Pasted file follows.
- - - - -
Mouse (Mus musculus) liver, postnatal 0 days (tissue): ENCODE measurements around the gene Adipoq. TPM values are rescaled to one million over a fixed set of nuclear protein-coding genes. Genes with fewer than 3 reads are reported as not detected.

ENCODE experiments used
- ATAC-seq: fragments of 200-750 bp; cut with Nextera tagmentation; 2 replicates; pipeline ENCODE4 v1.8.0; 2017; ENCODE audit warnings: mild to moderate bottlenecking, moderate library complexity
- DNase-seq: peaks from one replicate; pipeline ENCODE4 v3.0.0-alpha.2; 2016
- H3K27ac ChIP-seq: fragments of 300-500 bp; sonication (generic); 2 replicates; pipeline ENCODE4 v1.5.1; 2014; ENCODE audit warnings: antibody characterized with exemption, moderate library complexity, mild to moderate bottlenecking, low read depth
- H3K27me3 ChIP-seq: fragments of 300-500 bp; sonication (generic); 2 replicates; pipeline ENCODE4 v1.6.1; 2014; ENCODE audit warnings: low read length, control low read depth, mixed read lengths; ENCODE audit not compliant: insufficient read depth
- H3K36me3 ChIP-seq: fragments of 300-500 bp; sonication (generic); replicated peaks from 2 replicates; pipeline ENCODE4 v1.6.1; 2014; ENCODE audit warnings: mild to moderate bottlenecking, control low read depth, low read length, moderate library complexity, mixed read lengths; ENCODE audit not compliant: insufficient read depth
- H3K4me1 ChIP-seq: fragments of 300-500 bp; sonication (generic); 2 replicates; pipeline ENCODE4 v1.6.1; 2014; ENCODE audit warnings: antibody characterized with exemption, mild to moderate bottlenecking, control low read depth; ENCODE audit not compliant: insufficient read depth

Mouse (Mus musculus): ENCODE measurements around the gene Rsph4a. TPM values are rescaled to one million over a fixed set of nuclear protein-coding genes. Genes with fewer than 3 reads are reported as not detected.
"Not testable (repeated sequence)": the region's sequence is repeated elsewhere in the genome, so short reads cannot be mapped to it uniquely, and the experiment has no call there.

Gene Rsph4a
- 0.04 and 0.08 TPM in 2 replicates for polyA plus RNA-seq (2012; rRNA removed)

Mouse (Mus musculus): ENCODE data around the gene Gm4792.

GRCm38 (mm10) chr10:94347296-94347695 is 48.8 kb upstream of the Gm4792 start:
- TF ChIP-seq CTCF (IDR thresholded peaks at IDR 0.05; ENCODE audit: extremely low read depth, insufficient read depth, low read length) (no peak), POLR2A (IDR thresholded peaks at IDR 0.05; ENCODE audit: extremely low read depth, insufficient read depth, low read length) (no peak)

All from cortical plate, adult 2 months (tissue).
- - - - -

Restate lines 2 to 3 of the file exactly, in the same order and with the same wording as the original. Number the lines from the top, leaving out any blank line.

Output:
ENCODE experiments used
- ATAC-seq: fragments of 200-750 bp; cut with Nextera tagmentation; 2 replicates; pipeline ENCODE4 v1.8.0; 2017; ENCODE audit warnings: mild to moderate bottlenecking, moderate library complexity